Turnwald of Ottoville, Ohio, majored in biochemistry and minored in zoology at Ohio Wesleyan. He is enrolled in Stanford University’s biomedical science doctoral program and, ultimately, hopes to conduct academic research in molecular biology and teach at the graduate level. He previously earned a three-year Graduate Fellowship from Stanford, valued at more than $220,000.
While at Ohio Wesleyan, Turnwald conducted off-campus research under the direction of 1961 OWU alumnus Herbert L. DuPont, M.D., director of the Center for Infectious Diseases at the University of Texas School of Public Health. There, Turnwald investigated Clostridium difficile infection (CDI), one of the world’s most common sources of antibiotic-associated diarrhea and hospital-acquired bacterial infections.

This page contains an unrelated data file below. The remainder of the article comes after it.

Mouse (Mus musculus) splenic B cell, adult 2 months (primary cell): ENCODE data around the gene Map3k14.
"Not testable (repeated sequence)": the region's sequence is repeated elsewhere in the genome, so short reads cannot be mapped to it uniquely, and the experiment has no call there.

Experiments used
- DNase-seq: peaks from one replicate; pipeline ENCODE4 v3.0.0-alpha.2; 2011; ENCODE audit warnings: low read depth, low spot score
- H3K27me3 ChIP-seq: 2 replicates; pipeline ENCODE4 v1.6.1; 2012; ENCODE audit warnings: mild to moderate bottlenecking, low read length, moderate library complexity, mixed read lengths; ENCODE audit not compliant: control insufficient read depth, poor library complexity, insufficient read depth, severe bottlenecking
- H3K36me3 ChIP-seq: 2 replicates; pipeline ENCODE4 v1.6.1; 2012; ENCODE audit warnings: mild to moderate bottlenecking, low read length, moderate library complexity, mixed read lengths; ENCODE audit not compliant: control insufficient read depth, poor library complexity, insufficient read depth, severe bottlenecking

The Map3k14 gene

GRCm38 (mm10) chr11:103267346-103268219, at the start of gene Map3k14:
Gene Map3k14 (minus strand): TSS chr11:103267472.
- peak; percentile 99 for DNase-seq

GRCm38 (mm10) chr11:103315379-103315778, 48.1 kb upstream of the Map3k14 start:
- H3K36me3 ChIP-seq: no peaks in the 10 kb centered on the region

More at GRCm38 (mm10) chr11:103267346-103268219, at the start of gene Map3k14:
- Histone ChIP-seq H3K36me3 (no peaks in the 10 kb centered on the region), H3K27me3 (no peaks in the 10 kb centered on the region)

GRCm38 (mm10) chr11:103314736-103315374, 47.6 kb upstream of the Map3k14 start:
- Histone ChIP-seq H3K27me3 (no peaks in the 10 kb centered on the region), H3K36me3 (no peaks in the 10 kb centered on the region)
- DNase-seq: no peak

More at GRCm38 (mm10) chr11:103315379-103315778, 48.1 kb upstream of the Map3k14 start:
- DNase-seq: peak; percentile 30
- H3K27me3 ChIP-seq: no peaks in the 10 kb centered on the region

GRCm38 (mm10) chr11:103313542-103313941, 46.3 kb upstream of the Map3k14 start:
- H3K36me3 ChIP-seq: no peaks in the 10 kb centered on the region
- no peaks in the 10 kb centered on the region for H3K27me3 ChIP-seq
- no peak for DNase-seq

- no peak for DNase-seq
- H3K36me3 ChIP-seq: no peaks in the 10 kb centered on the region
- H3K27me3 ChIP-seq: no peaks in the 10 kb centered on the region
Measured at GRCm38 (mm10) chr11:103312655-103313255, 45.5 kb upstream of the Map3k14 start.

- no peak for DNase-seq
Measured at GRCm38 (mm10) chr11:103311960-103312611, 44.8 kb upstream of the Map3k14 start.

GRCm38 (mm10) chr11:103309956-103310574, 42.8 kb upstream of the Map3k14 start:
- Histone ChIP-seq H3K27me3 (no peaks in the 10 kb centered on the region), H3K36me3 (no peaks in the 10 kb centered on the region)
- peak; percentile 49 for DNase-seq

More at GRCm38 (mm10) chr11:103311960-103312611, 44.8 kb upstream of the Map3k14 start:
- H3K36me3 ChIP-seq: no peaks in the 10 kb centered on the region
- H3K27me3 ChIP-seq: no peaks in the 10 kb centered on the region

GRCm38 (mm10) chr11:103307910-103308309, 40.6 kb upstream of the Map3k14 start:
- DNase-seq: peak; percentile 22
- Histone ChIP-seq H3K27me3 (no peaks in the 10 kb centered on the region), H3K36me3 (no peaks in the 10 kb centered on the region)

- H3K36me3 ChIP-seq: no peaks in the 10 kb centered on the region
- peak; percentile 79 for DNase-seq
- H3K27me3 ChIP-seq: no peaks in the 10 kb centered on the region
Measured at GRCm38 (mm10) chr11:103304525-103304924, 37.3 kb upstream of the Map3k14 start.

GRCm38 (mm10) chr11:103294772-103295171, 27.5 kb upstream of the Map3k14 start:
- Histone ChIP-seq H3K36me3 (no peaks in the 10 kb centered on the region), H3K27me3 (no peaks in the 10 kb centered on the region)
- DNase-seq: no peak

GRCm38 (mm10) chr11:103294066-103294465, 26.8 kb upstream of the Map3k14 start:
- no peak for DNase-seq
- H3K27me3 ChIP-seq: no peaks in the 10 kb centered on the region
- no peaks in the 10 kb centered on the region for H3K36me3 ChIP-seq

Also at Ohio Wesleyan, Turnwald wrote and was awarded a university-funded Theory-to-Practice Grant to complete a summer internship at European Molecular Biology Laboratories in Heidelberg, Germany. There, he conducted research in the field of nonsense-mediated mRNA decay, expanding work completed on the OWU campus with associate professor of zoology David Markwardt, Ph.D.